He found something in our mums sewing basket that he said would do the job.
It was a wooden spool of cotton, I wasn’t convinced and our mum wasn’t very happy to see him unspooling all of the cotton off the spool until he had a naked cotton spool left in his hand, “You want your twin tub fixing don’t you” he yelled at her disbelieving face.
He made the cotton spool fit by filing bits off other bits and tinkering with some meccano brackets that he had liberated from a meccano ferris wheel that I had built and when he’d finished the drive belt was back in position on the spin dryer mechanism and there was no going back now, Washing Machine Repairman would have died laughing if he’d seen the “modifications” that our dad had made inside the twin tub to enable a cotton spool to drive the spin dryer.
The moment of truth, we all stood the twin tub upright again from its prone position on the floor and then he plugged it in and gingerly turned the knob on the spin dryer to “slow spin”, it started to turn.
It spun just fine on “slow spin”, on “slow spin” there was no problem and the grin on our dads face grew wider and wider as he mentally totted up the hundreds of pounds that he imagined that he’d saved by not calling in Washing Machine Repairman.
Like a test pilot on his first flight in a brand new groundbreaking supersonic aircraft he reached out, hesitated, then turned the dial to “medium spin”, the motor revved, the spin dryer gained speed, a whining noise grew louder and louder, it turned into a screeching noise so that we had to cover our ears, the spin dryer was spinning at an incredible speed now, the cotton spool seemed to have supercharged it, then there was smoke from the back of the Hotpoint Twin Tub, then there was a loud bang and the spin dryer stopped spinning and part of a cotton spool rolled across the kitchen floor while we all stood and stared at it.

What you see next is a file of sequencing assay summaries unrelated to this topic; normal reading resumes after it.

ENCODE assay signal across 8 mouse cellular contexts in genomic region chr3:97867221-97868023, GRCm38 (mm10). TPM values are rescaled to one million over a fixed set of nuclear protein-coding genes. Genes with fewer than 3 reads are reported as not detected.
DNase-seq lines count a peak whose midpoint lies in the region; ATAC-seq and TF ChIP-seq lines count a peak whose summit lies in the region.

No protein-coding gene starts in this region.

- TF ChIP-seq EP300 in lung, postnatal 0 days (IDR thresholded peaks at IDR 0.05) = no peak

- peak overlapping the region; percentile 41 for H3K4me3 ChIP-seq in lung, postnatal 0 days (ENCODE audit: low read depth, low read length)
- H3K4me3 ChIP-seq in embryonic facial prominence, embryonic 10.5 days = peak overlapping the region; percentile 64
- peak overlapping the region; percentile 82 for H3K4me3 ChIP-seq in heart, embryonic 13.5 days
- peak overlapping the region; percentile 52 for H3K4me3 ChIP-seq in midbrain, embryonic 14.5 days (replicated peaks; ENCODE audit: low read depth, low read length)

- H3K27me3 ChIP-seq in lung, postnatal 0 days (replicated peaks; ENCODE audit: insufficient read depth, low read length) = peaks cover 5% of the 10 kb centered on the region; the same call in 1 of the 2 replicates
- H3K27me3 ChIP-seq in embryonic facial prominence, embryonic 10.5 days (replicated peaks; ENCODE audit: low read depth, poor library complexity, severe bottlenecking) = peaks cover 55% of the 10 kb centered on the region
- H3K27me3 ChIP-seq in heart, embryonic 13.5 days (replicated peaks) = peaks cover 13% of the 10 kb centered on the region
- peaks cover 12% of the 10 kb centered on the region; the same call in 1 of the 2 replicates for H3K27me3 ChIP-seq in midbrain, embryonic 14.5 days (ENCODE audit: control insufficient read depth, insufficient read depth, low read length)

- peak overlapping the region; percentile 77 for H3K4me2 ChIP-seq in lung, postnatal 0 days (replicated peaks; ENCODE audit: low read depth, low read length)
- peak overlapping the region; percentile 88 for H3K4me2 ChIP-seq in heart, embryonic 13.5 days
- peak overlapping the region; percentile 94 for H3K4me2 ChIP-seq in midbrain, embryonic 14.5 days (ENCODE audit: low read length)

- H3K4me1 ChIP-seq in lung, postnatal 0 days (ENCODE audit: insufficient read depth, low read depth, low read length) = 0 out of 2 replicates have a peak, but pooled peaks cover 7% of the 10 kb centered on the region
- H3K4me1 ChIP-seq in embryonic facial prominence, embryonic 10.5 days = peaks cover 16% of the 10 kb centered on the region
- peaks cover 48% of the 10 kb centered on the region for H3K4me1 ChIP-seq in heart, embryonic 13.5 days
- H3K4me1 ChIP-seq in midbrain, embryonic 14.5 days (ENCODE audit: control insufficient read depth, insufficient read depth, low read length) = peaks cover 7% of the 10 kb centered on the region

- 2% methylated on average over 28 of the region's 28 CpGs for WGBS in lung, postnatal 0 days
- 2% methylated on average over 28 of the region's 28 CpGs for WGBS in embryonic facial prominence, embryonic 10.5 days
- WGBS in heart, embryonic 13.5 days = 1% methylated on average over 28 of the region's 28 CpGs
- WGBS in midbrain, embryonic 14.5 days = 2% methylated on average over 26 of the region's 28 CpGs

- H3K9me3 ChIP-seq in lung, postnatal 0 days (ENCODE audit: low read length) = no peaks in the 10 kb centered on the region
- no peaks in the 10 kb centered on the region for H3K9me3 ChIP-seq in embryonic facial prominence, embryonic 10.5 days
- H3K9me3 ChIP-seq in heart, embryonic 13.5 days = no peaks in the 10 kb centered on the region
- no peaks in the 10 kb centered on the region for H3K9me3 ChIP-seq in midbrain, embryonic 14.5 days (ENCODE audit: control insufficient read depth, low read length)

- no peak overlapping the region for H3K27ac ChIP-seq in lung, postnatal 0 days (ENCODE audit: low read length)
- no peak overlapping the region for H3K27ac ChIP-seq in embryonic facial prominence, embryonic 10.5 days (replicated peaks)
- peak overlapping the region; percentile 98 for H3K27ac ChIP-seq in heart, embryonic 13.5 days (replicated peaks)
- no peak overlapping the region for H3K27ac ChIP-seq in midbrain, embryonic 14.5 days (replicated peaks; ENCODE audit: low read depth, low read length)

“Go get another cotton spool” our dad said to me, then turning to our mum, “you can only use it on slow spin” he instructed, “don’t ever turn it higher than slow spin or you might kill yourself”.
It lasted for a week while our mum tried to dry the washing on a slow spin, so our dad raided the sewing box again and unraveled another spool of cotton to fix the spin dryer, our mums sewing box started to resemble a huge big multi-coloured ball of tangled cotton thread and by the time christmas came we’d run out of cotton spools and she was having to go to the sewing stall on Leeds market every weekend just to keep the washing machine going.
If we’d have laid all of the loose cotton thread in our house in a continuous line then it would have stretched to the farthest part of the known universe, and probably back again and eventually our dad got fed up of taking the back of the twin tub every week and decided that he’d take the washing down to the coin-op laundry.
“Why can’t we just buy a new twin tub ?” our mum asked, it seemed like a sensible question.
“Don’t be ridiculous” our dad snorted, and that was the end of the affair.
The twin tub had beaten him but he would not back down and buy a new washing machine and the pay-back for this stubborn-ness was that it was he who had to go to the coin-op laundry every week, on his way home from work on a Thursday night he went until a young asian lad took over the running of the coin-op and offered to do our washing for our dad for two shillings – from then on the washing bag was left at the coin-op on a Thursday and collected by our dad that evening on his way home from work – for thirty years he did that, our dad and the young asian lad grew old together washing our dads underpants and the young asian lad built a coin-op empire on the strength of our dad taking his washing in there every week for thirty years.
If only those cotton spools had been made of metal instead of wood…